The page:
Hands-on: All Four Project Morpheus Demos
Posted on Monday, March 24 @ 12:00:00 PST by blake_peterson
Last year the Oculus Rift sold me on the potential of VR with its brief Hawken demo. Since then I’ve seen a number of demos using the Rift, and I've have haunted YouTube channels devoted to Oculus Let’s Plays of popular first-person games. I don’t have a PC capable of working with the Rift, but I do have a PS4. So naturally, with Sony’s reveal of its own proprietary virtual-reality hardware for the console, Project Morpheus, I wanted to see all the demos to get an idea of how well the tech works. So here’s a rundown of the positives and negatives revealed by the tech demos.
The Deep, produced by Sony’s London Studio was one of the first two demos available and the weakest of the four. In this demo, the player stands in a diving cage that descends next to a reef, full of colorful fish and one very aggressive shark. Less of a game and more of an interactive 3D movie, the demo explored the murky depths of the sea which allowed the fish to move in and out of view without having to worry about a long draw distance or other technical issues. The player has the ability to fire a flare, but this does basically nothing.
However, The Deep also made it clear just how important keeping the avatar in sync with the player is for VR. As excited as I was to see the environment, when I turned around to follow the shark through the murky water, I looked down and saw the top of the back of my torso, with the neck turning into a tiny little knot. Since I expected to see my chest when I looked down and instead saw my back and a totally creepy neck-nub, it completely took me out of the experience.
One of the Sony techs also told me that a huge part of The Deep was Sony’s proprietary 3D audio, with sound coming from atmospheric locations depending on how the head had turned in a much more complex way than traditional surround. However, the headphones that Sony was using at their booth weren’t noise-canceling, so this was almost impossible to hear.
The second demo available isThe Castle, produced by Sony’s R&D department. This demo uses two Move controllers in place of hands. The player is stationary in this game as well, but it dispenses with a body, just giving the player a pair of floating gauntleted forearms. The gauntleted fists can be used to grab or punch an armored floating dummy, then later be used as a pair of swords, and finally a crossbow to shoot at stationary targets.
The Castle is the most immersive of the demos because of the combination of headtracking and one-to-one precision of the gauntlets to the Move controllers. I felt like I was completely in that environment. This is especially true with the swords; the game is designed with a person of average height in mind (I’m a little taller than average), so to pick up the swords that had been stuck point-down next to me, I had to turn and lean down in order to properly grasp it, which really made me feel like I was there.
The swords sold me on the Move/Project Morpheus combination. Using one sword, I kept the floating dummy in place, while I chopped off limbs with the other. I heard that other players had used one hand to hold onto the dummy’s arm for the same purpose, chopped it off with the sword in the other hand, and then beat the dummy with the dismembered limb before tossing it onto the field in front.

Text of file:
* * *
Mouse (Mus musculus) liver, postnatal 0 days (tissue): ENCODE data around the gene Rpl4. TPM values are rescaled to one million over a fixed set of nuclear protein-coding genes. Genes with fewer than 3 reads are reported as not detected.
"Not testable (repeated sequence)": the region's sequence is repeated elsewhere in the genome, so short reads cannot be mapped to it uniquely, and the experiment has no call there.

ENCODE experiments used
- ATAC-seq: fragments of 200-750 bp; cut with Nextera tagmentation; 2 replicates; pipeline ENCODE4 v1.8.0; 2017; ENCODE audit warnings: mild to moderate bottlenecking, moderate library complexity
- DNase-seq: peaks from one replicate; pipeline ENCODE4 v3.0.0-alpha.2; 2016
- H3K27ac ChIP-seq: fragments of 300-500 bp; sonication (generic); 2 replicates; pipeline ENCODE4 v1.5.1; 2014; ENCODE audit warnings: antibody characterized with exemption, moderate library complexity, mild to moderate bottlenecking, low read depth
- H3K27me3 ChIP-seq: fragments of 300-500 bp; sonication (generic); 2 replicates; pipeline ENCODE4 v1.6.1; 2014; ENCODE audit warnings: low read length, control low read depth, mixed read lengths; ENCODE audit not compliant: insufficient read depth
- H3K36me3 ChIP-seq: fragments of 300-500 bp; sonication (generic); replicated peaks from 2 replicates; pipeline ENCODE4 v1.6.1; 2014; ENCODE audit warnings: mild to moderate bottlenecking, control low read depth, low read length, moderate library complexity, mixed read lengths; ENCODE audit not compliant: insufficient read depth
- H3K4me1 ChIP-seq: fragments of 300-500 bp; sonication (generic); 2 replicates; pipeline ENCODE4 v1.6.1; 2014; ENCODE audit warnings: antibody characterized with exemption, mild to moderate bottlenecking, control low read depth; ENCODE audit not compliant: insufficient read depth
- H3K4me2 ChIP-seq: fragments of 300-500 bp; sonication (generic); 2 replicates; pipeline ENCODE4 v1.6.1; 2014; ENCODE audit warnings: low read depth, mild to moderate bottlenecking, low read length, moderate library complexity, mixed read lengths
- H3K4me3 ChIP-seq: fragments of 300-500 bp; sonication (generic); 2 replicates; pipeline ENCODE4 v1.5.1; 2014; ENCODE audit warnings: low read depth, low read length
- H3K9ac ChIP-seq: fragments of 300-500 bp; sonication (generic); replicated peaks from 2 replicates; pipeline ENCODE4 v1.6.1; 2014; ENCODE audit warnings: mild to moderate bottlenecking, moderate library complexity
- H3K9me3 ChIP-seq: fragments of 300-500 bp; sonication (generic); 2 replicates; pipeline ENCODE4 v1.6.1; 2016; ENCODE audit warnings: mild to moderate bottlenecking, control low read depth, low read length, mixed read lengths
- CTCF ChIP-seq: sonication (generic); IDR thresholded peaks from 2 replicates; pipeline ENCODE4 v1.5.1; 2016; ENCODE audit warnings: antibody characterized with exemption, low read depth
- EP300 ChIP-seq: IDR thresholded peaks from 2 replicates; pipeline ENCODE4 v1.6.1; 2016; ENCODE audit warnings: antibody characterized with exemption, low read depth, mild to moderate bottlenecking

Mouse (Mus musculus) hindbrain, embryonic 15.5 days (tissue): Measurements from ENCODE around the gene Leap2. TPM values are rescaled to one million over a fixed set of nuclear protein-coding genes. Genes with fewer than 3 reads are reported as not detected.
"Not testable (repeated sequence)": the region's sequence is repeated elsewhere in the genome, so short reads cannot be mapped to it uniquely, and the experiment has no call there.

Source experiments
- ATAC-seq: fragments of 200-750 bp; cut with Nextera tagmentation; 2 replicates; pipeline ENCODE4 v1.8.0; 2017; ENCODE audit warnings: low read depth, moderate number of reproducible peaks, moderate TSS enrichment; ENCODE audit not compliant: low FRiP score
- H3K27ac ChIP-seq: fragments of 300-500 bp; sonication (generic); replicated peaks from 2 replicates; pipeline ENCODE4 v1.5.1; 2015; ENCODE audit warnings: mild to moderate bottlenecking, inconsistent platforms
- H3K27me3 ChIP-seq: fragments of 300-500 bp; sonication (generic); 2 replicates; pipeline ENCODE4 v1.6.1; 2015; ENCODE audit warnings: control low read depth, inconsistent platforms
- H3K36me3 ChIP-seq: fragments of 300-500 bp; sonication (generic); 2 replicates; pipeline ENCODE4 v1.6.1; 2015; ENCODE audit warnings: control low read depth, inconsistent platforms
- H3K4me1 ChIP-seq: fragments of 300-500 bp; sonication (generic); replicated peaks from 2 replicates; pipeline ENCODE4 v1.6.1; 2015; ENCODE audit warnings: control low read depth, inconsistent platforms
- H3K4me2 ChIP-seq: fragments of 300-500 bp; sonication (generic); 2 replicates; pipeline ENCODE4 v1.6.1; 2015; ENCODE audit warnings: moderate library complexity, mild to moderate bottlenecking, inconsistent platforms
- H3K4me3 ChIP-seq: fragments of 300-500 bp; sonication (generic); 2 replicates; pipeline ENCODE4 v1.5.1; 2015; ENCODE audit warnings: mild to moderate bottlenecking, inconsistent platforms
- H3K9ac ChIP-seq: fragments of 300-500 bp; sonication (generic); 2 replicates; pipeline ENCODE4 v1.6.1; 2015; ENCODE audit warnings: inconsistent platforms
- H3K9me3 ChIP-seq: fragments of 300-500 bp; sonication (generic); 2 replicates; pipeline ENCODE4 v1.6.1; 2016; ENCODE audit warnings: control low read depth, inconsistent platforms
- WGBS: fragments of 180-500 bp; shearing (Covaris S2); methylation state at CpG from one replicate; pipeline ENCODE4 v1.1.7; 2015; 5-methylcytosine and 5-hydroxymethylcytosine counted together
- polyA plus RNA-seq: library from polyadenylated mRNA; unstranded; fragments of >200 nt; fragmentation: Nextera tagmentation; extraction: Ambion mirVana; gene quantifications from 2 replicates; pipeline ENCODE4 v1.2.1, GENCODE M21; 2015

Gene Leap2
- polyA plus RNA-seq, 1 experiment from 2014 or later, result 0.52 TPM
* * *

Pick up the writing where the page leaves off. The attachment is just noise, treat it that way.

Visually, The Castle paradoxically had what felt like the least realistic-looking space, but also the most real-feeling. This is because the developers realized (only a couple weeks before the demo went up, as it sounds like these were put together very quickly) that normal textures and shaders don’t work correctly in VR (more on that when I discuss the Thief demo). So everything in the demo was built architecturally: the mottled stone in front of the player had to have that mottling modeled in—so that the light would reflect differently to each eye, giving it greater realism—even as it ismuch less detailed.
The Castle also showcases other problems with the early tech. The Move control scheme had occasional glitches during the demo and had to be reset twice while I was playing. This resulted in the arms suddenly jerking forward into the center of the frame, their default start point. Though it didn’t need to be reset, I had to hold my arm incredibly low and out-of-sync with the in-VR-experience to aim the crossbow properly, and aim was very difficult. Other players and I shared the experience that the gauntlets also seemed to randomly drop the objects being held, every now and then.
At one point, having dropped a sword, I knelt down to try to pick it up. The experience was oddly disjointing. Since I was taller than the intended player, I sunk down both too shallowly in the body, but somehow too deeply towards the ground at the same time; it looked like my hand should have gone through the floor as I reached for the sword (they hadn’t programmed in the capability to pick it up, once dropped, though). In the end-cap, a dragon flew in and ate me, a nice cartoony addendum.
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